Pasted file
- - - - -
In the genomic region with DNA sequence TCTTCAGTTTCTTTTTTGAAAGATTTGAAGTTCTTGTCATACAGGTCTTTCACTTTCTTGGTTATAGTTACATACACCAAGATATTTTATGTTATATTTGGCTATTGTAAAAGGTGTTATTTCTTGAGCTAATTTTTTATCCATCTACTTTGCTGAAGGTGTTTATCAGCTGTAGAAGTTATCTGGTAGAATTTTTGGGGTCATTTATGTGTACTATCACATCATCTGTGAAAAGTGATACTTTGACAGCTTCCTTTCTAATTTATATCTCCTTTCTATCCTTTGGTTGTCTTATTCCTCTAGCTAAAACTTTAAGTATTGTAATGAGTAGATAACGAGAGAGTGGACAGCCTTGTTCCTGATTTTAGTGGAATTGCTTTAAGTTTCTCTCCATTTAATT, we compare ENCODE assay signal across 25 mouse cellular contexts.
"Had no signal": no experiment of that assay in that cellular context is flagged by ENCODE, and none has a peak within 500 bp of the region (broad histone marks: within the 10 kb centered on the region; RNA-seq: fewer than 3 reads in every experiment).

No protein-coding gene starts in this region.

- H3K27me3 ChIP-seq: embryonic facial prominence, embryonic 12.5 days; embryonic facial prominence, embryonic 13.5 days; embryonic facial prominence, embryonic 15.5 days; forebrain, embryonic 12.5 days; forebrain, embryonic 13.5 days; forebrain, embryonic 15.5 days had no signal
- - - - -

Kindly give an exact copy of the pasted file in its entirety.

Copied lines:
In the genomic region with DNA sequence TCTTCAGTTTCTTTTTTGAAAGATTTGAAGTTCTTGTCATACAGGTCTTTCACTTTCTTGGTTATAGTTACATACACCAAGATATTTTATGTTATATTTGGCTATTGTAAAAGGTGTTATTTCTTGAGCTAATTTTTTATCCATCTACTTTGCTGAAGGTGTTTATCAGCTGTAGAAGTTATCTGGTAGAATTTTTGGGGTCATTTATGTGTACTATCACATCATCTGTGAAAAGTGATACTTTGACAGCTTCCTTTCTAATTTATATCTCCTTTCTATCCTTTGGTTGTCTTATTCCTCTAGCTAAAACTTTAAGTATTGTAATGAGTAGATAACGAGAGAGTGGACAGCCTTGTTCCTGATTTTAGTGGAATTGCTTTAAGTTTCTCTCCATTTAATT, we compare ENCODE assay signal across 25 mouse cellular contexts.
"Had no signal": no experiment of that assay in that cellular context is flagged by ENCODE, and none has a peak within 500 bp of the region (broad histone marks: within the 10 kb centered on the region; RNA-seq: fewer than 3 reads in every experiment).

No protein-coding gene starts in this region.

- H3K27me3 ChIP-seq: embryonic facial prominence, embryonic 12.5 days; embryonic facial prominence, embryonic 13.5 days; embryonic facial prominence, embryonic 15.5 days; forebrain, embryonic 12.5 days; forebrain, embryonic 13.5 days; forebrain, embryonic 15.5 days had no signal